The Franklin County High School council voted Tuesday to fund a full-time band director position next year, a decision that triggered little optimism in the parents who attended the meeting.
That’s because they fear the current band director won’t return to the classroom next fall.
Director Dave Shelton’s salary is now paid for at the district level, as part of a compromise last April between the then cash-strapped school council and the Board of Education. The arrangement was planned for one year only.
Now funding shifts back to FCHS, and Principal Sharon Collett says that makes the band director a new job that must be posted. She told council members earlier this month that the school would advertise the vacancy and accept applications.
She reiterated that statement Tuesday, saying she planned to contact Central Office to post the school’s new positions, which also include two intervention teachers in reading and math.
Shelton told The State Journal that he wants to return to FCHS next year, but won’t reapply for a job he already holds. He notified band students of his intentions last week.
“I applied for this job four years ago, and I performed my duties honorably and built a band program of which we can be proud,” said Shelton, who won’t have tenure until next fall.
Band parent Gary Hammons was one of five parents who attended Tuesday’s meeting, four of them with kids in the band program.
Hammons brought with him a sign that detailed some of the band’s recent accomplishments, including eight members selected for All-State Band honors.
He said he’s “very pleased” the school council opted to fund a full-time band director, but parents are now concerned that Shelton won’t be back.
“We’d prefer to stick with the current leadership,” Hammons said. “We’re thankful we have a full-time band director, but staffing is our next concern.”
Franklin County Public Schools Superintendent Harrie Buecker told The State Journal this morning that the school board attorney is looking into the matter of which positions need to be posted.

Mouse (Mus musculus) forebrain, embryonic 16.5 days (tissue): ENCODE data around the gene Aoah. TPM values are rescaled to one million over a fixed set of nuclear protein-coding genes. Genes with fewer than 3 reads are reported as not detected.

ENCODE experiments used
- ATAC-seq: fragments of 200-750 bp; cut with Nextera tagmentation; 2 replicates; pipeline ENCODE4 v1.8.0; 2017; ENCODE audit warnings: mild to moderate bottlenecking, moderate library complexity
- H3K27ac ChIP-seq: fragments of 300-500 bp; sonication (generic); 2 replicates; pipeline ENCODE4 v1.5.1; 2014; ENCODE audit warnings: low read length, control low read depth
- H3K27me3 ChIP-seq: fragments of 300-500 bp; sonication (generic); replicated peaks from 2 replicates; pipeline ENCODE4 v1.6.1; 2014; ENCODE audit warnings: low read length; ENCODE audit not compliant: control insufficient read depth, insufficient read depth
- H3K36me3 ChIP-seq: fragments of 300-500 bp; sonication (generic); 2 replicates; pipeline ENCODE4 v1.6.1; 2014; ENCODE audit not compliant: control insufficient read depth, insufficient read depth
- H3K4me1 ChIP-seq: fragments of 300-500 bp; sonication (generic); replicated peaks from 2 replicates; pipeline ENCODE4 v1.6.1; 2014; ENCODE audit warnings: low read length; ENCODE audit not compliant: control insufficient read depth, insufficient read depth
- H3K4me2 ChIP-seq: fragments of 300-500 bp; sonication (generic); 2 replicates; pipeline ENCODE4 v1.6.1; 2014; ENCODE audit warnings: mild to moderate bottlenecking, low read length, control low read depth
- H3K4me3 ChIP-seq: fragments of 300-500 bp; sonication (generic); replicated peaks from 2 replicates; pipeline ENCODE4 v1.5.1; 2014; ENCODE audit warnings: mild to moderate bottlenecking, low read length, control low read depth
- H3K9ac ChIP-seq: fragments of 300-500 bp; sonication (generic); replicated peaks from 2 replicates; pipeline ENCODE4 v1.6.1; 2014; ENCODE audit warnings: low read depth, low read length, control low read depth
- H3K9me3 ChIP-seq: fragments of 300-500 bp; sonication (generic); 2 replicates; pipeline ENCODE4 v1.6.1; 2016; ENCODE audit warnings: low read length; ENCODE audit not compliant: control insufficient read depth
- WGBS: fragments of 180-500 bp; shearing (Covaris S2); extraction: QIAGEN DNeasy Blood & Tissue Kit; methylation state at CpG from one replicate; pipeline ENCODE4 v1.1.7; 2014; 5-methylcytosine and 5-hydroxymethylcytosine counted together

The council voted in March 2011 to reduce the band director and a science teacher to part-time teaching positions due to budget cuts, prompting a swift backlash from students, parents, alumni and music education supporters.
The council then asked the school board to “find the money to reinstate the one position.” The board agreed to fund the band director’s salary for one year as a district-wide employee.
Principals from another eight of the district’s 11 schools then asked for additional positions too, and the board complied at an estimated cost of $570,000 from federal money intended to save teaching jobs.
That funding was temporary, and now some schools are facing staffing cuts for the upcoming school year. Councils are meeting throughout the month to decide what stays and what goes based on personnel allocations from Central Office.
FCHS is in a better position this year. Central Office allocated the school an additional 3.5 positions because of enrollment growth.
Members voted unanimously earlier this month to add two positions, one each for reading and math interventions for struggling students. They put their remaining decisions on hold to give council members a chance to seek feedback from teachers and parents.
The council voted 5-1 Tuesday to fund the full-time band director position and increase the athletic director to full time.
Council member Rebecca Bright voted against the proposal, saying she had concerns about adding an athletic position when the school has pressing academic needs.
Collett said FCHS is adding three new sports next year – bowling, bass fishing and archery – and needs additional support in that area.
Tracy Spickard now splits her time between her role as athletic director and business teacher. Collett said Spickard will continue to oversee the school bank.